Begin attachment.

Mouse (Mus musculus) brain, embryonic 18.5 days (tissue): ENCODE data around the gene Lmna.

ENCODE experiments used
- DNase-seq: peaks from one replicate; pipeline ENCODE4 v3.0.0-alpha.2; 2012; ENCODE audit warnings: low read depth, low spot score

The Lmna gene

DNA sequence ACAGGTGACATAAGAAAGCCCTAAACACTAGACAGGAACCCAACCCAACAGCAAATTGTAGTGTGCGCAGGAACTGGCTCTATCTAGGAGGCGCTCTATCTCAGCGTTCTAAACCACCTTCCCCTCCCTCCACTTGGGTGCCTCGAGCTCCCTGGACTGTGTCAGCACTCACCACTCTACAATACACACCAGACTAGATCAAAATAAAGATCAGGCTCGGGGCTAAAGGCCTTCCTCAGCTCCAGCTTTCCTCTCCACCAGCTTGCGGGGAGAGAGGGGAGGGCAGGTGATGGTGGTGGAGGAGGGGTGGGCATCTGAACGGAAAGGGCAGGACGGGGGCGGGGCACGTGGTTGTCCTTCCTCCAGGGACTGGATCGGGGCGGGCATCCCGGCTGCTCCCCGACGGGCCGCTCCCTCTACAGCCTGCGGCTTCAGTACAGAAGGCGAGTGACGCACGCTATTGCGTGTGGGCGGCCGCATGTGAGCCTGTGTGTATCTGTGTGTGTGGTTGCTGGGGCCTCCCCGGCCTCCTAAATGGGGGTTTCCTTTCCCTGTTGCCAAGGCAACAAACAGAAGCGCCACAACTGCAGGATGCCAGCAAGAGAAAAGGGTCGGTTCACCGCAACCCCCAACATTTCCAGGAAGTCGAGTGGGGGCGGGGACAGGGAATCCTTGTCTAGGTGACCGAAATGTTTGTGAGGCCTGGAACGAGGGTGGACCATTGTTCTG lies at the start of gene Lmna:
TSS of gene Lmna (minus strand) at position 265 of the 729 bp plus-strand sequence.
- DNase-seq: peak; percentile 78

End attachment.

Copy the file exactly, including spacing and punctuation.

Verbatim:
Mouse (Mus musculus) brain, embryonic 18.5 days (tissue): ENCODE data around the gene Lmna.

ENCODE experiments used
- DNase-seq: peaks from one replicate; pipeline ENCODE4 v3.0.0-alpha.2; 2012; ENCODE audit warnings: low read depth, low spot score

The Lmna gene

DNA sequence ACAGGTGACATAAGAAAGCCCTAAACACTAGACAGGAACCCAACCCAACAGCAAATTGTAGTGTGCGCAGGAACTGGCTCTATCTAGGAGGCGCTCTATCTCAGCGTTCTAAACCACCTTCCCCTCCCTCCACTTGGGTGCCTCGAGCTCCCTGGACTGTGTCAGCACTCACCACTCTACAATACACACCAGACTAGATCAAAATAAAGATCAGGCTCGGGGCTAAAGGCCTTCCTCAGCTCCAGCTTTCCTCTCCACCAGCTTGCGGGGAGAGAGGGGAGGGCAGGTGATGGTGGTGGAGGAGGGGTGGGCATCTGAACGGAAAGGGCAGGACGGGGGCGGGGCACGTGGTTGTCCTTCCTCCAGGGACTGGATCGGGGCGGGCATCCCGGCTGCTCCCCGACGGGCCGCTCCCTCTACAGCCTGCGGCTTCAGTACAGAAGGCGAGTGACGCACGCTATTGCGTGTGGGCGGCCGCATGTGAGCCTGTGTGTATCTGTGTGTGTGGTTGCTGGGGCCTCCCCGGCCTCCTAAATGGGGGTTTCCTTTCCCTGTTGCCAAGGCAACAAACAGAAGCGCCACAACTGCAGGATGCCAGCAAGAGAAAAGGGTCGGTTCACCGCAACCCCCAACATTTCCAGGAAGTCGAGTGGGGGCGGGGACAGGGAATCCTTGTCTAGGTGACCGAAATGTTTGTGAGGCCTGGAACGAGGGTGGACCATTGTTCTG lies at the start of gene Lmna:
TSS of gene Lmna (minus strand) at position 265 of the 729 bp plus-strand sequence.
- DNase-seq: peak; percentile 78